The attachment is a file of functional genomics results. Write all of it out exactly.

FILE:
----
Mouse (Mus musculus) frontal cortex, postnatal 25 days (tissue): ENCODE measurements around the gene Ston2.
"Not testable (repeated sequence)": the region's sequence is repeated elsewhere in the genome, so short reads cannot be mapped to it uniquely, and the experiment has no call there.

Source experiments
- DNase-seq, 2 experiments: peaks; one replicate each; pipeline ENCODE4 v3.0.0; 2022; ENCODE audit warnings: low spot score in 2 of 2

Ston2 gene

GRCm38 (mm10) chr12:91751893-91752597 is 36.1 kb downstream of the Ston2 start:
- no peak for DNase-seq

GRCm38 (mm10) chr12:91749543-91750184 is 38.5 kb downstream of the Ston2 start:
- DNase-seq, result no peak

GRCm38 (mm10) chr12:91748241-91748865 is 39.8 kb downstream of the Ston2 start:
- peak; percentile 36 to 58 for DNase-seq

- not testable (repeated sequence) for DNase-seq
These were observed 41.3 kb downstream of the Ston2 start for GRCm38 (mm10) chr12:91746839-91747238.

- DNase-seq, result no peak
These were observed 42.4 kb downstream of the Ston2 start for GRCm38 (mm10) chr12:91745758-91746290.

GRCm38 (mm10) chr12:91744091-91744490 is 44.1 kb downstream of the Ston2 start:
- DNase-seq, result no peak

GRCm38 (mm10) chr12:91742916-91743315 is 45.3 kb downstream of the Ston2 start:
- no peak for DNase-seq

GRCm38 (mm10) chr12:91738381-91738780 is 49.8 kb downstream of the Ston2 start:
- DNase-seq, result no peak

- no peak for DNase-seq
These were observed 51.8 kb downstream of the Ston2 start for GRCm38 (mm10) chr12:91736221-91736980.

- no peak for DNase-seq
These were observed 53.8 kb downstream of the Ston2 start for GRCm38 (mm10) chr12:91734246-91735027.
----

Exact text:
Mouse (Mus musculus) frontal cortex, postnatal 25 days (tissue): ENCODE measurements around the gene Ston2.
"Not testable (repeated sequence)": the region's sequence is repeated elsewhere in the genome, so short reads cannot be mapped to it uniquely, and the experiment has no call there.

Source experiments
- DNase-seq, 2 experiments: peaks; one replicate each; pipeline ENCODE4 v3.0.0; 2022; ENCODE audit warnings: low spot score in 2 of 2

Ston2 gene

GRCm38 (mm10) chr12:91751893-91752597 is 36.1 kb downstream of the Ston2 start:
- no peak for DNase-seq

GRCm38 (mm10) chr12:91749543-91750184 is 38.5 kb downstream of the Ston2 start:
- DNase-seq, result no peak

GRCm38 (mm10) chr12:91748241-91748865 is 39.8 kb downstream of the Ston2 start:
- peak; percentile 36 to 58 for DNase-seq

- not testable (repeated sequence) for DNase-seq
These were observed 41.3 kb downstream of the Ston2 start for GRCm38 (mm10) chr12:91746839-91747238.

- DNase-seq, result no peak
These were observed 42.4 kb downstream of the Ston2 start for GRCm38 (mm10) chr12:91745758-91746290.

GRCm38 (mm10) chr12:91744091-91744490 is 44.1 kb downstream of the Ston2 start:
- DNase-seq, result no peak

GRCm38 (mm10) chr12:91742916-91743315 is 45.3 kb downstream of the Ston2 start:
- no peak for DNase-seq

GRCm38 (mm10) chr12:91738381-91738780 is 49.8 kb downstream of the Ston2 start:
- DNase-seq, result no peak

- no peak for DNase-seq
These were observed 51.8 kb downstream of the Ston2 start for GRCm38 (mm10) chr12:91736221-91736980.

- no peak for DNase-seq
These were observed 53.8 kb downstream of the Ston2 start for GRCm38 (mm10) chr12:91734246-91735027.